A study by financial services provider First Direct has revealed how tough it has become to buy a house in the past twenty years, citing severe discrepancies between the rise in the price of properties and deposits and that of salaries.
Tenfold Increase In Average Deposit
According to the study, the average deposit for a house has risen almost tenfold from £6,793 in 1990 to £65,924 in 2011. The two reasons given for this enormous jump in required deposits are both the higher house prices which have become, on average, 4.3 times more expensive; and the lower amounts that banks and building societies are willing to lend on their mortgages.
Meanwhile, average household incomes have only increased by just over double, falling short of the climb in house prices. The impact of such incongruous rises is such that buyers must now save for much longer periods of time before being able to afford deposits.
First Direct's study states that, between 1990 and 2011, the most affordable years to buy a house were 1995 and 1996. 2010 was the toughest year, with house prices on average being 6.3 times more expensive than the average income, and deposits at 1.7 times the average income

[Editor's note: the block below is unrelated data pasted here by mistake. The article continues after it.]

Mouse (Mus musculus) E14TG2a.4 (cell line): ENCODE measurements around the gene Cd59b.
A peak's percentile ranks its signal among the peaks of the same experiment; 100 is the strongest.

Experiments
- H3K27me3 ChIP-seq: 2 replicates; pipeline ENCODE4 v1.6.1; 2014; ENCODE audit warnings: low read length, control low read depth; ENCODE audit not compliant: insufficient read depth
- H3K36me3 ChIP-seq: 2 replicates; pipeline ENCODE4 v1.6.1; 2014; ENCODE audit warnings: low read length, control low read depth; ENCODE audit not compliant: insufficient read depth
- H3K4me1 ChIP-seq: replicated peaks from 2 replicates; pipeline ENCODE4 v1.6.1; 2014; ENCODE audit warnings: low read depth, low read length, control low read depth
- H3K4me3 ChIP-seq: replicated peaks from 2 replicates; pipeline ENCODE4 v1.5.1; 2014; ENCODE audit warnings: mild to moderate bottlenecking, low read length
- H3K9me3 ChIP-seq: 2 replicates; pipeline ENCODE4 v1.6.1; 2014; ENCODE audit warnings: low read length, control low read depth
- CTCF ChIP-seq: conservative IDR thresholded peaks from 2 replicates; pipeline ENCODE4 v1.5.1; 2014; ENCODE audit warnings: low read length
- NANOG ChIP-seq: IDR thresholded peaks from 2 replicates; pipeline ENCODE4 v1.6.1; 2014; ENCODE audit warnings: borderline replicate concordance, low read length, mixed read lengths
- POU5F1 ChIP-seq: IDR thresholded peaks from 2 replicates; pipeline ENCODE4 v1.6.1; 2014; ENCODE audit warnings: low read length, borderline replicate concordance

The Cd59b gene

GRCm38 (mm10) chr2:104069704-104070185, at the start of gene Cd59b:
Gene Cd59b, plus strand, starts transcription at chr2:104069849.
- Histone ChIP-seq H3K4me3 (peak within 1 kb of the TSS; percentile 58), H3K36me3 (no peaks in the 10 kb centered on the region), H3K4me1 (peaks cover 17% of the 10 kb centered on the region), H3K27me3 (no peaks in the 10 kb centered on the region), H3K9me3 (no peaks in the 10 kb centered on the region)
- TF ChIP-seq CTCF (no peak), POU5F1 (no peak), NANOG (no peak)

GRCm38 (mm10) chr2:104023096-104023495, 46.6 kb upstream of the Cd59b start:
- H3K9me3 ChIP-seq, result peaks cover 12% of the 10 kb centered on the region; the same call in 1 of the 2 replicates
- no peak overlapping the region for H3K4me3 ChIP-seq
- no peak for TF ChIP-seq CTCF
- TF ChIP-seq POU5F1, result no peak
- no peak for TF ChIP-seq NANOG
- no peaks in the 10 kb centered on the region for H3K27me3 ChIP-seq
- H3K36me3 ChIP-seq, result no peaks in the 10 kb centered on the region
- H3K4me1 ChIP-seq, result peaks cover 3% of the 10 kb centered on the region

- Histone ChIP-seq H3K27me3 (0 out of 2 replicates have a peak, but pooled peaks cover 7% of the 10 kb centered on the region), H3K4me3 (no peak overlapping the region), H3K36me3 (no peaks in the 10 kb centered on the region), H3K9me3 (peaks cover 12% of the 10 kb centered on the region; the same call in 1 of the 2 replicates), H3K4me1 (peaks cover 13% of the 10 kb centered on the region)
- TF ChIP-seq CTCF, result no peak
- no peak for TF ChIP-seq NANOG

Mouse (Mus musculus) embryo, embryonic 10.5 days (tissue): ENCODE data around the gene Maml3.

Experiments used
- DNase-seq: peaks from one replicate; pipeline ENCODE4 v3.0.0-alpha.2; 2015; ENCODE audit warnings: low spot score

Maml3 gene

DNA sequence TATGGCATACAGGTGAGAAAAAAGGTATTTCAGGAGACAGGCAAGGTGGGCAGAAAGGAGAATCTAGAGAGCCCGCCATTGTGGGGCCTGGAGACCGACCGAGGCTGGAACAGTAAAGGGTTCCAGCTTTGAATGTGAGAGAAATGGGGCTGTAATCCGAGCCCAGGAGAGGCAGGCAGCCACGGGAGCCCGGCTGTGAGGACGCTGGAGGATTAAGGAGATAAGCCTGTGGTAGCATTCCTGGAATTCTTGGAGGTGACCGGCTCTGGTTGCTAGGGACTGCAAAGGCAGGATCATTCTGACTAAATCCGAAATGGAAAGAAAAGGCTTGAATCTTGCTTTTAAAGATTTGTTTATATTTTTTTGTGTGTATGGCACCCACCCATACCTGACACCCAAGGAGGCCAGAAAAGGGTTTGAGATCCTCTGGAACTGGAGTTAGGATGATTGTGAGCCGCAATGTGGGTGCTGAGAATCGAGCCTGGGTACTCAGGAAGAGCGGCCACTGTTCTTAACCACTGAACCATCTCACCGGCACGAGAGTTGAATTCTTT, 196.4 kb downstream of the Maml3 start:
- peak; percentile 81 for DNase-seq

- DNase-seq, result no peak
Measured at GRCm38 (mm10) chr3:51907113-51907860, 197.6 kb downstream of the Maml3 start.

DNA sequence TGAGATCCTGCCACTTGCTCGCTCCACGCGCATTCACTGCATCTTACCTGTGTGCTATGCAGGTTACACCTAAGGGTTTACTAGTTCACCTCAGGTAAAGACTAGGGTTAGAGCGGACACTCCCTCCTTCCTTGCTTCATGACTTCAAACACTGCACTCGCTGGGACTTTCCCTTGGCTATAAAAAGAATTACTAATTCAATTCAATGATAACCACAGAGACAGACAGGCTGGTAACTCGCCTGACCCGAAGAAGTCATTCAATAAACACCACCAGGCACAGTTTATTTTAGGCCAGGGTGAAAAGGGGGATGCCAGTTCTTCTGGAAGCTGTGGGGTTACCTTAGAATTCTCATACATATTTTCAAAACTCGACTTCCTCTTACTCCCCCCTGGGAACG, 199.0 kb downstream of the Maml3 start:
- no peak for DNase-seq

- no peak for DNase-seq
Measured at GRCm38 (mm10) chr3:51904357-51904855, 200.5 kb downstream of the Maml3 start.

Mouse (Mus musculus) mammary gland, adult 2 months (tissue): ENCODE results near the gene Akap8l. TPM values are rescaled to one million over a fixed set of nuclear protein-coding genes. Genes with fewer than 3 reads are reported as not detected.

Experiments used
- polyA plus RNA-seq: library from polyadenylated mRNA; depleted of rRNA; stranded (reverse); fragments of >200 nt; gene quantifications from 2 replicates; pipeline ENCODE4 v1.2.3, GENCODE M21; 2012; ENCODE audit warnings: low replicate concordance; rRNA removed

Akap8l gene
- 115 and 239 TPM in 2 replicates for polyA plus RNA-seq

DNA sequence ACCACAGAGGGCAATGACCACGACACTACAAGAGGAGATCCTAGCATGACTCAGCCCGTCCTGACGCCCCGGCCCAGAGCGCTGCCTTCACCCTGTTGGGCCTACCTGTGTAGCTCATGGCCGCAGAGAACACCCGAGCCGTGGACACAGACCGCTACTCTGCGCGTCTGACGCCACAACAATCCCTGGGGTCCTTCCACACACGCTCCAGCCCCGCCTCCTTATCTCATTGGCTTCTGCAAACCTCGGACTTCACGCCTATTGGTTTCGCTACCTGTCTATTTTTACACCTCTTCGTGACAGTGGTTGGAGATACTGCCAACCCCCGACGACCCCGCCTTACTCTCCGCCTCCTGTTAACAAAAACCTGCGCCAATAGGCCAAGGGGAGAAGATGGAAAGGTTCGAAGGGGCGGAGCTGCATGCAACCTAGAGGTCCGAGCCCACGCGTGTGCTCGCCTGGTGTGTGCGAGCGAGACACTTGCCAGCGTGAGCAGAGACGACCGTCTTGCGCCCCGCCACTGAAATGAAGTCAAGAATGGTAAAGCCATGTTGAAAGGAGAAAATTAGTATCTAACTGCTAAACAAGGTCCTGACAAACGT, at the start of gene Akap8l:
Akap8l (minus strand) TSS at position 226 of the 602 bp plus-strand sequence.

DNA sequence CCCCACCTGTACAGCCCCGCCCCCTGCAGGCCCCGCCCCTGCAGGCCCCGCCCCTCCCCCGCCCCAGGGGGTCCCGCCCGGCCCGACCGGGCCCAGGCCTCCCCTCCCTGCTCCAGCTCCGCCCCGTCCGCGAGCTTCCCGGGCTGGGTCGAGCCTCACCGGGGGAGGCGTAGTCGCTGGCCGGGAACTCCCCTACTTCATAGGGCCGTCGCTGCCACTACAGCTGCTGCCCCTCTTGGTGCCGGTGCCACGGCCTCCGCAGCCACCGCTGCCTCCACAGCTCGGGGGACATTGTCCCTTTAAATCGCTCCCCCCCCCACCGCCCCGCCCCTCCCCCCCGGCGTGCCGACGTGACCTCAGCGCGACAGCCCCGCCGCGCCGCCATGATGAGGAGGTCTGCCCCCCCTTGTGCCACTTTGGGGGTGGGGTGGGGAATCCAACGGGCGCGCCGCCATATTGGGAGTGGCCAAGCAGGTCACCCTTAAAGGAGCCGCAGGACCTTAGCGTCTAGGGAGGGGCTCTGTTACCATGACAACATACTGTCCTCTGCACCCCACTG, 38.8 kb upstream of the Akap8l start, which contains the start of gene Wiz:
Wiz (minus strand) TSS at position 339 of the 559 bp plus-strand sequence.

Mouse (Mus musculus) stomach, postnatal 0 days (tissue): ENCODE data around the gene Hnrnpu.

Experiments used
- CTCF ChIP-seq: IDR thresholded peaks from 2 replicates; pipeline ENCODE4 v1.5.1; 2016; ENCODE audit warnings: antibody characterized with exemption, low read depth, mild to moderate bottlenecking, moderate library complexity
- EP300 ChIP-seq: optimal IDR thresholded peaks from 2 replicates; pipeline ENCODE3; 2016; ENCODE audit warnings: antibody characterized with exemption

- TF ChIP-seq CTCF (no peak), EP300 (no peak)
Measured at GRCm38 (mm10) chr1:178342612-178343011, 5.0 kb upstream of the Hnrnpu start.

The study also examined the effect of recession on the affordability of properties, taking into account the recessions between 1990-1992 and 2008-2009.
In the recession of the early 90s, there was a small increase in household income, as well as a decrease in the average house deposit, which stayed low for most of the decade with inflation. Such circumstances proved to be beneficial to first time buyers.
In contrast, the previous recession has been less advantageous to first time buyers and homeowners alike, with a significant £1,688 drop in the average household income. House prices sunk by an average of £10,148; particularly bad news for homeowners. First time buyers were not helped by this development either, as they faced a significant hike in the cost of a deposit. To date, the average deposit for a property has increased by £22,451 since 2007, meaning that the average age of a first time buyer is now 37.
Currently, the average loan to value (LTV) is at 73% - its lowest ever - whilst in the mid 90s, it was around 90%.
First Direct's comparison of the two recessions has reveals that, whilst the early 90s recession affected existing homeowners most significantly (mortgage rates hit 15%, causing forced sales and falling prices), the most recent recession has impacted most greatly on first time buyers, who are having to save longer for their deposit.